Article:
Tuesday, June 24, 2014

Would you like some art with your message?

Maybe it’s the art lover in me, but I respond much better to a message or article when accompanied by a graphic image or photograph. The interplay between words and images is a compelling combination. Each reinforces the other.

Graphics and photos add dazzle and depth to brochures. They make marketing postcards pop. Photos especially bring a story to life in annual reports. Graphics on websites underscore the intent and draw the reader in. It’s an immersive experience. Imagine you are walking into a forest. You see the trees (the copy) yet you also see the canopy (the art that frames the message).

Recently, I saw a special exhibit at the National Art Gallery in Washington, D.C. It was by Andrew Wyeth, an American artist (1917-2009) whom I wasn’t familiar with. I was with a friend who had taken art history in college and knew a lot about the artist (see accompanying photo.) I learned much from her shared history.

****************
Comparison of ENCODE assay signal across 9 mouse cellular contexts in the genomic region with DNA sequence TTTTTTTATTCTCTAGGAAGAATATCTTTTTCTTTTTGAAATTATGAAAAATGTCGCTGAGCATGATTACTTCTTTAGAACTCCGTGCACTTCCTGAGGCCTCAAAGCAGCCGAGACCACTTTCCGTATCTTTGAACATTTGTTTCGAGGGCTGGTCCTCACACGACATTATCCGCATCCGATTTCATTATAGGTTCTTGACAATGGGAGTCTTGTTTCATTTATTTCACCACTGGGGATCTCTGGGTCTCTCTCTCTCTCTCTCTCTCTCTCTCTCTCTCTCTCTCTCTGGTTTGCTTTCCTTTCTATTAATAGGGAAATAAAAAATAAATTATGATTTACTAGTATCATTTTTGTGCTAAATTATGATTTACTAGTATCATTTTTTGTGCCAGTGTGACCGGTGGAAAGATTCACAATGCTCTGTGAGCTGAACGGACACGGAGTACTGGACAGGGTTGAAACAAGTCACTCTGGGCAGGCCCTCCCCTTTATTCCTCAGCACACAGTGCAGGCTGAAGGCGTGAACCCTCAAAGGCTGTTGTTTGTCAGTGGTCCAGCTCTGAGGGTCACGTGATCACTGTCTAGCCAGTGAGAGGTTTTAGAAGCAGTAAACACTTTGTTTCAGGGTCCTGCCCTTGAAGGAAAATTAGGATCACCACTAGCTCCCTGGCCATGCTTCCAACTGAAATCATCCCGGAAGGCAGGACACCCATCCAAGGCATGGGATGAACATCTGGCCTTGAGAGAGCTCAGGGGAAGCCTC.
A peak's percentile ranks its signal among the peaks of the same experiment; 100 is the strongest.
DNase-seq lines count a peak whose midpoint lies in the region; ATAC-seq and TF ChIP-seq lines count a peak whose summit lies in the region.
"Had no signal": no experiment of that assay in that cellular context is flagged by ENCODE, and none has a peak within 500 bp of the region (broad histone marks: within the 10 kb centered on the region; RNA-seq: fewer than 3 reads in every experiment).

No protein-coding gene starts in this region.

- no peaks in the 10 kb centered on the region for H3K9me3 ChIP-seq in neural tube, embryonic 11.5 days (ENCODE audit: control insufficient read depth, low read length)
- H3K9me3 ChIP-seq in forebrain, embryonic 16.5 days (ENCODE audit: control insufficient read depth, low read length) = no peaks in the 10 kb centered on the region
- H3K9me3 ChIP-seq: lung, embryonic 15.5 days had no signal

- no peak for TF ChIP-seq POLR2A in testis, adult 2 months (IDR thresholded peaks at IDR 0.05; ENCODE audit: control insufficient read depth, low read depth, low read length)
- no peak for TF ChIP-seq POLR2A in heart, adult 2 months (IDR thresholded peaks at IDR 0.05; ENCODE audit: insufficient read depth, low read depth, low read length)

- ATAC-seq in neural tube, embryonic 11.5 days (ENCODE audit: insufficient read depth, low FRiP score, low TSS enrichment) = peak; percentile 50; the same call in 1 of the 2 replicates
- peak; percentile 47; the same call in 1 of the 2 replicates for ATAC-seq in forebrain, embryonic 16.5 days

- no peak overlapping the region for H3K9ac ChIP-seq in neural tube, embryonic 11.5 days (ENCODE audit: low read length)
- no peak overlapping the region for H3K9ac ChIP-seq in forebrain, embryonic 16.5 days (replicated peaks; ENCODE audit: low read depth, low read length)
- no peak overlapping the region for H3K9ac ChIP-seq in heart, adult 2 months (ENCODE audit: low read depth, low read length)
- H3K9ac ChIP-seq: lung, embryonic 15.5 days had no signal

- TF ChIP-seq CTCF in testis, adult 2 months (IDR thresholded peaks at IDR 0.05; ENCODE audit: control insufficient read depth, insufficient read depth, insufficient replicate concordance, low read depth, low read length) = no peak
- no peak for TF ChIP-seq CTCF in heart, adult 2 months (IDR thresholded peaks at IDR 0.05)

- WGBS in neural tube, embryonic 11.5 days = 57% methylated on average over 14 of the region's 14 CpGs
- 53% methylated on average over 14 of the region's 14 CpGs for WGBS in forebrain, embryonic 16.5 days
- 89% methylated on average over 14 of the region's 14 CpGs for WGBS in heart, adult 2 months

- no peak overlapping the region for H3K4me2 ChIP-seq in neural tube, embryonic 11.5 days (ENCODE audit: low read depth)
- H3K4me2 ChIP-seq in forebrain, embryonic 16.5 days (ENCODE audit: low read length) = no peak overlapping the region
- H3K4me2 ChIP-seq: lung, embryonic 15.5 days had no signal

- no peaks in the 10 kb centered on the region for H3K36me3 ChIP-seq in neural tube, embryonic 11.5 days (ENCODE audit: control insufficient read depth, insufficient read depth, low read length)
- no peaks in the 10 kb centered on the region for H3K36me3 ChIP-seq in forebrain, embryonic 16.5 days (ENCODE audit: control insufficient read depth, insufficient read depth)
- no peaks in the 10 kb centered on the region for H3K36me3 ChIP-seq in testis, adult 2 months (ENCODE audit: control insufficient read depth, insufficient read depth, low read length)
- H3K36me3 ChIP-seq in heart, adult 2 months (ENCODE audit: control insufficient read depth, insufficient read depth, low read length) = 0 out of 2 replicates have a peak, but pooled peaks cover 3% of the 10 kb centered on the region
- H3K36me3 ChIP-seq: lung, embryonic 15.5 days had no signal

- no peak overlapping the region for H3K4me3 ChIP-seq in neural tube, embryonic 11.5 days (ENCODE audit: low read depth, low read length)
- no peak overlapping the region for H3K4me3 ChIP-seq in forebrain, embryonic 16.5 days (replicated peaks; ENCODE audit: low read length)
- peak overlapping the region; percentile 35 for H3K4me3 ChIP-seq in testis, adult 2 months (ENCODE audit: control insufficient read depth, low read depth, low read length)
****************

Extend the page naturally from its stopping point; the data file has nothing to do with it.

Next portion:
I relish looking at paintings and trying to discover the artist’s intent. Yet, I find it helpful to have a bit of lore to enhance my appreciation. Viewing the artwork and reading about it are both visual actions, yet combined they become a multi-sensory experience.

Andrew Wyeth, special exhibit: National Gallery of Art
As a communications consultant, I thrive when working on projects that require me to tell a story; reveal someone’s personality and passion through a profile; explain the benefits and features of a service; or make the case for a worthy cause that compels donors to support the vision. Much of these projects are copy intensive; yet there are ways to add an image (photos or graphics) that deepens the message.

Think of what these art elements (aka: visual information) could do for your next white paper. Many people don’t gravitate toward white papers because there’s all that ink on white paper. Yes, you’ll learn something but it also tends to be a rather tedious experience. My team and I can make white papers more compelling with imagery that reinforces the message.

Graphics alone: think logos, are pure visual communication. Yet, when graphics need to be paired with their partner: words, my designers are masters at adding perception to your message, stories and corporate reports.

Please share your experience about how the interplay between words and graphics motivated you or prompted you to take action.